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Local furniture stores weather storm

October 14, 2007|By ARNOLD S. PLATOU

WASHINGTON COUNTY - As housing sales have plummeted across the nation, new tables and chairs are sitting longer in local furniture stores.

But at least three local stores are weathering the economic storm because they have other markets that are sustaining them, officials said.

"Just about everyone out there, from the manufacturing reps I talk to, to other people I have contact with in the furniture industry, there is almost no one that is exceeding the business of a year ago," said Mark Bikle, manager of Bast of Boonsboro.

Elizabeth Starnowsky, who recently sold Maidstone Interiors in Hagerstown to Davids Furniture & Interiors, agreed.

"Unfortunately, a lot of people moving out to this area are buying big houses and, unfortunately, can't afford to put things in them," Starnowsky said.

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Randy Barron, president of Red Barron furniture, bedding and flooring company in Williamsport, said it's not uncommon these days to deliver furniture to a $700,000-and-up house, "and see half the rooms are unfurnished."

Fortunately, none of these three businesses depends on the after-market from home sales.

"We've benefited from new homes, but the bulk of ours is redoing," Bikle said.

Going out of business

Many stores across the country are not so fortunate right now, according to an official at the National Home Furnishings Association in High Point, N.C.

"I was at a meeting in Lake Tahoe recently, when a retailer from Denver was saying she knew of 42 (furniture) stores that had gone out of business in the Denver area in the last year," said Mike Pierce, association director of communications and public relations.

Pierce said he couldn't confirm that number, but lately, "hardly a time goes by that I don't read of a furniture retailer going out of business."

According to The Furnishings Digest Newsletter, a research publication by association consultants Mann, Armistead & Epperson Ltd., of Richmond, Va., sales have slipped badly for many U.S. furniture makers.

The October issue shows, for instance, that with one exception, sales in the latest quarter fell compared to a year ago for each of the eight companies it listed.

For instance, sales by La-Z-Boy slid 12.5 percent to $344 million, sales by Bassett Furniture dropped nearly 14 percent to $75 million and sales by Ethan Allen slipped about 5 percent to $258 million. Of the eight, only Flexsteel posted a higher result, rising 1.75 percent to $114 million.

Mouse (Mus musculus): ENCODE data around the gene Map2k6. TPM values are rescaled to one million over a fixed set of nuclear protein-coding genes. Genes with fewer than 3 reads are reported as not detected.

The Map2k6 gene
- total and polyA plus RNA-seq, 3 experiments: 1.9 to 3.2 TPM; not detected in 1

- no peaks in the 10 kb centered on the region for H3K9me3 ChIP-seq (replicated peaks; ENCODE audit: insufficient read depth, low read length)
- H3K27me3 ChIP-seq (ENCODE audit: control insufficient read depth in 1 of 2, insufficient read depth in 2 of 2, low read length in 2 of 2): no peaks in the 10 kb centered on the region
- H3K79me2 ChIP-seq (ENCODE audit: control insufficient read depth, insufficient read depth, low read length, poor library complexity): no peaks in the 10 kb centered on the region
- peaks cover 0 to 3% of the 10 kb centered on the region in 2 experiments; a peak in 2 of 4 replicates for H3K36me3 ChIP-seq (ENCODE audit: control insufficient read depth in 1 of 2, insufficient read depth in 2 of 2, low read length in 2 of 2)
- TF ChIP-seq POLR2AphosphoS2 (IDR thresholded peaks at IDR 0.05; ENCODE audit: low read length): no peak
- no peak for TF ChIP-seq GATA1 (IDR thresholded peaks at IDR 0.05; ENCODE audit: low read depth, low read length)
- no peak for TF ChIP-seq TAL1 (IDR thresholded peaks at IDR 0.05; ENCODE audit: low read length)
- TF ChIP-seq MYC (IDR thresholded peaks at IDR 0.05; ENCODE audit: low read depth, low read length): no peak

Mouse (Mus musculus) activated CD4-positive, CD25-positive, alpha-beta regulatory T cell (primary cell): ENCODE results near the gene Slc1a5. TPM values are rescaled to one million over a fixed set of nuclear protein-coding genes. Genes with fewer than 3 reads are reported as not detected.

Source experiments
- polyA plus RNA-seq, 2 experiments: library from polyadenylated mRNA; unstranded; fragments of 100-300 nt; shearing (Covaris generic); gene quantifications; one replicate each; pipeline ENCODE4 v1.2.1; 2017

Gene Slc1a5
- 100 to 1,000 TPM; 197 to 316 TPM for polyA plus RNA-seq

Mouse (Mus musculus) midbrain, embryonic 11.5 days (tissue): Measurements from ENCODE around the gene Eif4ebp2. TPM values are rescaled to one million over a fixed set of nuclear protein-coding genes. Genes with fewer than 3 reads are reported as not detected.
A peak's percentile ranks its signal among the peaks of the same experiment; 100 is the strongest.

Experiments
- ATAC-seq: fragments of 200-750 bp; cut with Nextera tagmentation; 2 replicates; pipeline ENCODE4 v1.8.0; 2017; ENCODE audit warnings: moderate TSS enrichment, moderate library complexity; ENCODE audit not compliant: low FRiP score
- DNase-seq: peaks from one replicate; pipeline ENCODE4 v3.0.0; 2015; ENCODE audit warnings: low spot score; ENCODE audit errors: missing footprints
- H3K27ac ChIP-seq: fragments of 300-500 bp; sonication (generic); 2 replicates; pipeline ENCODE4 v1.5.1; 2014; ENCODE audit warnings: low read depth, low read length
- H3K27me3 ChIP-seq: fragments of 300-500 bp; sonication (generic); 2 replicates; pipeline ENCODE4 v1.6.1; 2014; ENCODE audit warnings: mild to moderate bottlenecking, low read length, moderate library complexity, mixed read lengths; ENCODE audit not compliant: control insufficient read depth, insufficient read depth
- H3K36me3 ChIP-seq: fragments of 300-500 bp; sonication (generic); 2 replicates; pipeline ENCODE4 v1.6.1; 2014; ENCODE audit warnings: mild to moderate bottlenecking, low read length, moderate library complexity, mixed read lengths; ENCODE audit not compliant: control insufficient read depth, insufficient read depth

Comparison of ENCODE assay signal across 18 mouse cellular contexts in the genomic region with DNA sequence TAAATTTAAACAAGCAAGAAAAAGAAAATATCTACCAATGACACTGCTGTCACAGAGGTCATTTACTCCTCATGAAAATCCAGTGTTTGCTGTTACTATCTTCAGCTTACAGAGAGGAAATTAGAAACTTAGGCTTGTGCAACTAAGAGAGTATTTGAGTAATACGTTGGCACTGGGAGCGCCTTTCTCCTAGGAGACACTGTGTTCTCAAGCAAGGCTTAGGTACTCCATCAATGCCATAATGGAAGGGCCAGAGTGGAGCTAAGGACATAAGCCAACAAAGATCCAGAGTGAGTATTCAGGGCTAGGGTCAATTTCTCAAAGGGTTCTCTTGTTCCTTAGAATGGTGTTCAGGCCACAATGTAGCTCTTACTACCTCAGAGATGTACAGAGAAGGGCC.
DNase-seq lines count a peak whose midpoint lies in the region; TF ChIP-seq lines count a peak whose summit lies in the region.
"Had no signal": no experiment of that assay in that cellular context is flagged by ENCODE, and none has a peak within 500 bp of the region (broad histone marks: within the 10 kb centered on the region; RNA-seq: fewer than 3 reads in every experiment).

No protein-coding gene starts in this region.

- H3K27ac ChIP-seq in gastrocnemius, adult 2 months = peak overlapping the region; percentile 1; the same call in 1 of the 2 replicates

Pierce, whose association represents 2,500 corporations and about 10,000 store locations, said surveys have shown a definite tie between housing and furniture sales. The most recent survey he's seen said that within three months after someone buys a house, they will buy furniture.

The outlook for improvement isn't encouraging, he said, because normally, the best months for home furnishing are November and December. "And most home sales occur from mid-April to mid-October, so if you don't sell a home in those months...

"So, given the fact that home sales have decreased, then the furniture industry is in a tough, tough time," Pierce said.

That, coupled with the fact that credit standards - and lending - have tightened, some people will delay buying furniture "and that makes it very difficult," he said.

The profit squeeze

But local store officials said that hasn't hurt their businesses. Only 10 percent or fewer of their customers seek financing, and getting it hasn't been a problem, they said.

"Boonsboro, Maryland, doesn't necessarily mirror the United States of America," Bast's Bikle said.

"Maybe our store is atypical," said Bikle, whose store opened in 1837. "We've been selling to the fifth and sixth generations of customers, so we get a lot of people who are redoing existing homes."

Bast aims for the "medium to upper medium" market.

Red Barron, on the other hand, keys on what the store calls the "lesser expensive" market, which Randy Barron said has been less affected by the nation's economic troubles. "So if people are strapped from mortgages, they'll seek out someone like us," he said.

Still, Barron said, the profit squeeze is hard on everybody in the furniture business right now.

"From what I see and what the manufacturer's reps tell me, everybody is crying," he said.

Starnowsky said for Maidstone, as it will be for Davids, by far, the largest share of business has been with customers who are redesigning their homes.

"Up to 75 percent of what we do is custom," said Starnowsky, who is staying on with Davids as a designer. "We're a very, very service-oriented company, very hands-on."

She said the new homes side of her business began slowing down about two years ago. She said she doesn't see that market improving for "three to five years. Some people say seven."

Barron is more pessimistic.

Considering factors such as the rapid increase in furniture imports, forcing large U.S. furniture makers to close factories "left and right" and the growth of terrorism throughout the world, Barron said he doubts the furniture industry will ever bounce back.

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